20 ounces unbleached bread flour
14.6 ounces Water, including the potato water if desired, lukewarm
Pre-ferment
0.4 ounces honey
2 ounces Potato puree
0.5 ounces salt

Ingredients Metric
575 grams unbleached bread flour
420 grams Water, including the potato water if desired, lukewarm
Pre-ferment
14 grams honey
60 grams Potato puree
15 grams salt

Ingredients Baker's Percentages
100% unbleached bread flour
73% Water, including the potato water if desired, lukewarm
30% Pre-ferment
2% honey
10% Potato puree
2.4% salt

By Hand: Use your hands to mnix the flour and water into a rough, very wet dough in a large bowl. Cover the dough and let rest (autolyse) for 10 - 20 minutes.

Add the pre-ferment, honey, potato, and salt, and knead the dough until it is smooth, 5 - 10 minutes. It will start off feeling rubbery, then break down into goo; if you persist, eventually it will come together into a smooth, shiny dough. If you do not have the skill or time to knead it to smoothness, the bread will not suffer. This is a tremendously wet and sticky dough, so use a dough scraper to help you but do not add more flour, for it will ruin the texture of the bread.

By Stand Mixer: With your hands or a wooden spoon, mix the flour and water into a rough, very wet dough in the work bowl of your mixer. Cover the dough and let it rest (autolyse) for 10 - 20 minutes.

Fit the mixer with the dough hook. Add the pre-ferment, honey, potato and salt and the mix the dough on medium speed for 15 - 20 minutes, or until very silky and wraps around the hook and cleans the bowl before splaterring back around the bowl. This dough is almost pourably wet.

Fermenting and Turning the Dough:
Shape the dough into a ball and roll it in flour. Place it in a container at least 3 times its size and cover tightly with plastic wrap. Let it ferment until doubled in bulk and filled with large air bubbles, about 4 hours. Using plenty of dusting flour, turn the dough 4 times in 20 minute intervals, that is, after 20, 40, 60, and 80 minutes of fermenting, the leave the dough undisturbed for the remaining time. Do not allow this dough to over ferment or forment to the point of collapse, for the flavor and structure of your bread will suffer.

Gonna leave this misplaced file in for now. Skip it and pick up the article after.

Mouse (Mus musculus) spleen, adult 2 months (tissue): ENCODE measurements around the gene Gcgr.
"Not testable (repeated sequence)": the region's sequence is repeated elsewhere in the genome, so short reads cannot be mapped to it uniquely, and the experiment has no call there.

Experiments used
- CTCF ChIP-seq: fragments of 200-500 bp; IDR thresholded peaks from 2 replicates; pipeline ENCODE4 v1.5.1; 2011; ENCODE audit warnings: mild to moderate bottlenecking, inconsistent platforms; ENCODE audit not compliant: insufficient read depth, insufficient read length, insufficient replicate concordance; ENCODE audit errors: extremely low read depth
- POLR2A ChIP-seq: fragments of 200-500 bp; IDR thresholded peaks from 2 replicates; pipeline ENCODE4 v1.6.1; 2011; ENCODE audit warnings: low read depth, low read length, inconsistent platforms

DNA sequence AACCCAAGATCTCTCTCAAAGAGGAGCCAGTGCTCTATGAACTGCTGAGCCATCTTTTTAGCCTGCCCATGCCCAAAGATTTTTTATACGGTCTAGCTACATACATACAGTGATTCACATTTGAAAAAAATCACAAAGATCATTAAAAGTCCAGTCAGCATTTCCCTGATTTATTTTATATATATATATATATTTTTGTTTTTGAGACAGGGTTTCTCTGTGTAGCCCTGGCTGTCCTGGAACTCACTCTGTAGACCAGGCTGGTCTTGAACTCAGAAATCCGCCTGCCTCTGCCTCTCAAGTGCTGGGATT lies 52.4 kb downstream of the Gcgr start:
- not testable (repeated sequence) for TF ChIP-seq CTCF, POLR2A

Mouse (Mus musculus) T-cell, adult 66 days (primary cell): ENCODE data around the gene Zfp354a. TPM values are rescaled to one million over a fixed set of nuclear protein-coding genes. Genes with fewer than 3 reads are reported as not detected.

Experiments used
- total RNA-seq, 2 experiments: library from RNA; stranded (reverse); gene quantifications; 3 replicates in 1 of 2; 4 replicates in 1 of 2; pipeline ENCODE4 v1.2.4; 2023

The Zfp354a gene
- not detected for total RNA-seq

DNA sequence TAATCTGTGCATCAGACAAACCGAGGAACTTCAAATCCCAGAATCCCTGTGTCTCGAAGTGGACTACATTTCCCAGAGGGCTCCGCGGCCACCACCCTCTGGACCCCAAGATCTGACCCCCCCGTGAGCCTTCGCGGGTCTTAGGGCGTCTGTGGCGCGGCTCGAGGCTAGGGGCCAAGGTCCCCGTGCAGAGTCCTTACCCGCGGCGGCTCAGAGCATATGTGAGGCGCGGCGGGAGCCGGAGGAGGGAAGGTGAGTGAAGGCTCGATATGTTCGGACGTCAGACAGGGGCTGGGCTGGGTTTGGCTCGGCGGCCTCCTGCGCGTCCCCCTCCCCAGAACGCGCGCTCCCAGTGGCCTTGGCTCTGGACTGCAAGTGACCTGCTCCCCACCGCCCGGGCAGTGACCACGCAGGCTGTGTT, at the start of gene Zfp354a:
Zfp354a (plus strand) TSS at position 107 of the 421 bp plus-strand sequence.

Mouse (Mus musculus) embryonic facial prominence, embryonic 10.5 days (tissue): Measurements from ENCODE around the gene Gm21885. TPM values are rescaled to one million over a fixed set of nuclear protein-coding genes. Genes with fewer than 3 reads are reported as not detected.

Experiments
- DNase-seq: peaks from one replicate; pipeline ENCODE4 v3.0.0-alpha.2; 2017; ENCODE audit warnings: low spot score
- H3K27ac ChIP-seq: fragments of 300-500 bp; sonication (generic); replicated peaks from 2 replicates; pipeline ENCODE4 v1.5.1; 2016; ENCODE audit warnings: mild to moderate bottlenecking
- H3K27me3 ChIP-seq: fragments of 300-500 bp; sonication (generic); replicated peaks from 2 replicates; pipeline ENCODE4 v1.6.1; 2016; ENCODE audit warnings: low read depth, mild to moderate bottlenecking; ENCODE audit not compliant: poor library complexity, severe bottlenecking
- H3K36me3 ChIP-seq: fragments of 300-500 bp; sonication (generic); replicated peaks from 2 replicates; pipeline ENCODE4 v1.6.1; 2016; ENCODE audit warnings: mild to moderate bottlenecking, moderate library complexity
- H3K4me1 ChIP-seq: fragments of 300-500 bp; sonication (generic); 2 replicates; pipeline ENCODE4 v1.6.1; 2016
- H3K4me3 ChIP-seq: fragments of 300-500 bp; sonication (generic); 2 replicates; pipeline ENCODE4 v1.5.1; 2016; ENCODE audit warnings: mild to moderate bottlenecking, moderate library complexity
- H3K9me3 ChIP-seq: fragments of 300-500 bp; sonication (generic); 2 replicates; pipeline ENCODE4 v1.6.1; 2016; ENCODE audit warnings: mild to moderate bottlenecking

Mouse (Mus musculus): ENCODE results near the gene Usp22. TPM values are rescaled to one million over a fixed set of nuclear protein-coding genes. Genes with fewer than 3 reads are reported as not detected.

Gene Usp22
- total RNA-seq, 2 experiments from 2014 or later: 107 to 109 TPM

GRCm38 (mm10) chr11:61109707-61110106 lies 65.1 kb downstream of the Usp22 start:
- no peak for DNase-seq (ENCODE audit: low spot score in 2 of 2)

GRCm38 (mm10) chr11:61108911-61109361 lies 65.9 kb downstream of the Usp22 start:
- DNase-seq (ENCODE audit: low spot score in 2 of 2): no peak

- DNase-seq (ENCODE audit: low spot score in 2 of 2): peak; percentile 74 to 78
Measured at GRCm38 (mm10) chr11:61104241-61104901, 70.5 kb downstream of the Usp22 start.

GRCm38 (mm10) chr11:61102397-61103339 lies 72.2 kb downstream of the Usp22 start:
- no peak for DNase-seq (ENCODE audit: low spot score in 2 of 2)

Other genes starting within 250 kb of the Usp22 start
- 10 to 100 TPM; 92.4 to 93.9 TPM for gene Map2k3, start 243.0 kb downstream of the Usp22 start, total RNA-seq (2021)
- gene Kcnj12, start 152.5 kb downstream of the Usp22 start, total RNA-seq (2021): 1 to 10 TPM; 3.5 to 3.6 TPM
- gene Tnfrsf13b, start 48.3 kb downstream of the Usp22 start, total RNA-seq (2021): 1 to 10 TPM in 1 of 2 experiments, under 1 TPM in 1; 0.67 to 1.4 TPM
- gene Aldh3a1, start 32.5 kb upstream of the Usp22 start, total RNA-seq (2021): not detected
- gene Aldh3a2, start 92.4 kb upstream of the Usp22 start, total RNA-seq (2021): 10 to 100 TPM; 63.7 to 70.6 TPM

Shaping and Proofing the Dough:
Turn the fermented dough out onto a well floured work surface, round it and let it rest for 20 minutes. Sprinkle a couche or wooden board generously with flour. Slip a baking sheet under the couche if you are using one for support.

Sprinkle a generous amount of flour over the center of the ball. Push your fingers into the center to make a hole, the rotate your hand around the hole to widen it, making a large 4 inch opening. The bread should have about 12 inch diameter.

Place the dough smooth side down on the floured couche or board and dust the surface with more flour. Drape it with plastic wrap and let it proof until it is light and slowly springs back when lightly pressed, about 1 1/2 hours.

Preheating the Oven:
Immediately after shaping the bread, arrange a rack on the oven's second to top shelf and place a baking stone on it. Clear away all the racks above the one being used. Preheat the oven to 450 degrees (230 C)

Baking the Bread:
Unwrap the bread and flip it onto a floured peel or a sheet of parchment paper. Do not worry about damaging the bread as you handle it; it will recover int eh oven as long as it is not overproofed. Slash it with 4 radial cuts in the shape of a cross. Slide the loaf onto the hot baking stone and bake until it is very dark brown, 40 -50 minutes, rotating it halfway into the bake. Let the bread cool on a rack.

This bread has been Yeastspotted!